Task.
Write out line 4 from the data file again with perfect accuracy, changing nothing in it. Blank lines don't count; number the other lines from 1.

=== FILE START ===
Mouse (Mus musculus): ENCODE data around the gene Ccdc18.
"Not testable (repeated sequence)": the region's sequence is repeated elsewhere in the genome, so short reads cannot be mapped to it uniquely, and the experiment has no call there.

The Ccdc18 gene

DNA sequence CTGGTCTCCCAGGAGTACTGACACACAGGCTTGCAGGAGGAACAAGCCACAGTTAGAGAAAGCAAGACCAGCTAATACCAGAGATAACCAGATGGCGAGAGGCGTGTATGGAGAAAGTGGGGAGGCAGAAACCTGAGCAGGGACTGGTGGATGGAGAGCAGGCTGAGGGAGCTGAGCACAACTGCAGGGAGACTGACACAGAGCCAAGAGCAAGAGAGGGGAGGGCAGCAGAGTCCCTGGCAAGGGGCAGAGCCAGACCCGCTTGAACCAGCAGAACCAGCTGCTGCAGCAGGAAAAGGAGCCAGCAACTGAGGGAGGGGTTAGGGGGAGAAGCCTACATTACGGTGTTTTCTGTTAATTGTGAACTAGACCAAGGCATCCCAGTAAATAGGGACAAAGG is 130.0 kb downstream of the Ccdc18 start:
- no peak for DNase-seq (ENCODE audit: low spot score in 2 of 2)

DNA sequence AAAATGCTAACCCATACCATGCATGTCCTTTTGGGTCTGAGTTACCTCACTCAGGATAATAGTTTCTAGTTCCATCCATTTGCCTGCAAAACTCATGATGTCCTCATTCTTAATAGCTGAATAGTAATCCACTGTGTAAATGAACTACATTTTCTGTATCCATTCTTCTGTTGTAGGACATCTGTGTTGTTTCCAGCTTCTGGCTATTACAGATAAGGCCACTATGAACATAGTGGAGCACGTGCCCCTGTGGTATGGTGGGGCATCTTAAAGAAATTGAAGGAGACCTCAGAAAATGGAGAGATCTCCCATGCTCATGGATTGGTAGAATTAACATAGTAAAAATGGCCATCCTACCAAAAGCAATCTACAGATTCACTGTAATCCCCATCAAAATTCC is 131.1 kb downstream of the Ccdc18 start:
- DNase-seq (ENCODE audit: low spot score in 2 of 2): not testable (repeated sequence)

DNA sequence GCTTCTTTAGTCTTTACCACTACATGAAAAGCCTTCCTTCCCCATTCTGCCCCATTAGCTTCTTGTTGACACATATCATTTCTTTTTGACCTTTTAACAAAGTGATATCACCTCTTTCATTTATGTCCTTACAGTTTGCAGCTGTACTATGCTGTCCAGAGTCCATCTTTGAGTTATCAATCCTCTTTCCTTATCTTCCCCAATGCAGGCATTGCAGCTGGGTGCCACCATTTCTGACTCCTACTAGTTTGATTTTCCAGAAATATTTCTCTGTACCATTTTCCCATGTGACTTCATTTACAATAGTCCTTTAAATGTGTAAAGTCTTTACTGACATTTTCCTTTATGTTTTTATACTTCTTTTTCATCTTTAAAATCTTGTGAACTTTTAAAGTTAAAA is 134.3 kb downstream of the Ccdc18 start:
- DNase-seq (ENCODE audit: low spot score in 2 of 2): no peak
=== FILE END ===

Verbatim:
DNA sequence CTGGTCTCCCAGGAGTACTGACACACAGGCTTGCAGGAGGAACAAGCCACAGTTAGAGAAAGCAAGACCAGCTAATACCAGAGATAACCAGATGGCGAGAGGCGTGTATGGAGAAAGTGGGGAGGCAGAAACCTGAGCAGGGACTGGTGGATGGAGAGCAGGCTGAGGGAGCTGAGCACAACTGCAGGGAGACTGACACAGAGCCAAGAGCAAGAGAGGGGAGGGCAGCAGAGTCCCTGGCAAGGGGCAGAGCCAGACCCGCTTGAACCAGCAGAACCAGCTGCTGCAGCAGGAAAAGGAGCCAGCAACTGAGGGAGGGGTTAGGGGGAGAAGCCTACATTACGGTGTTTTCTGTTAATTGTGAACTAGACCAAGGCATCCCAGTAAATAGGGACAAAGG is 130.0 kb downstream of the Ccdc18 start: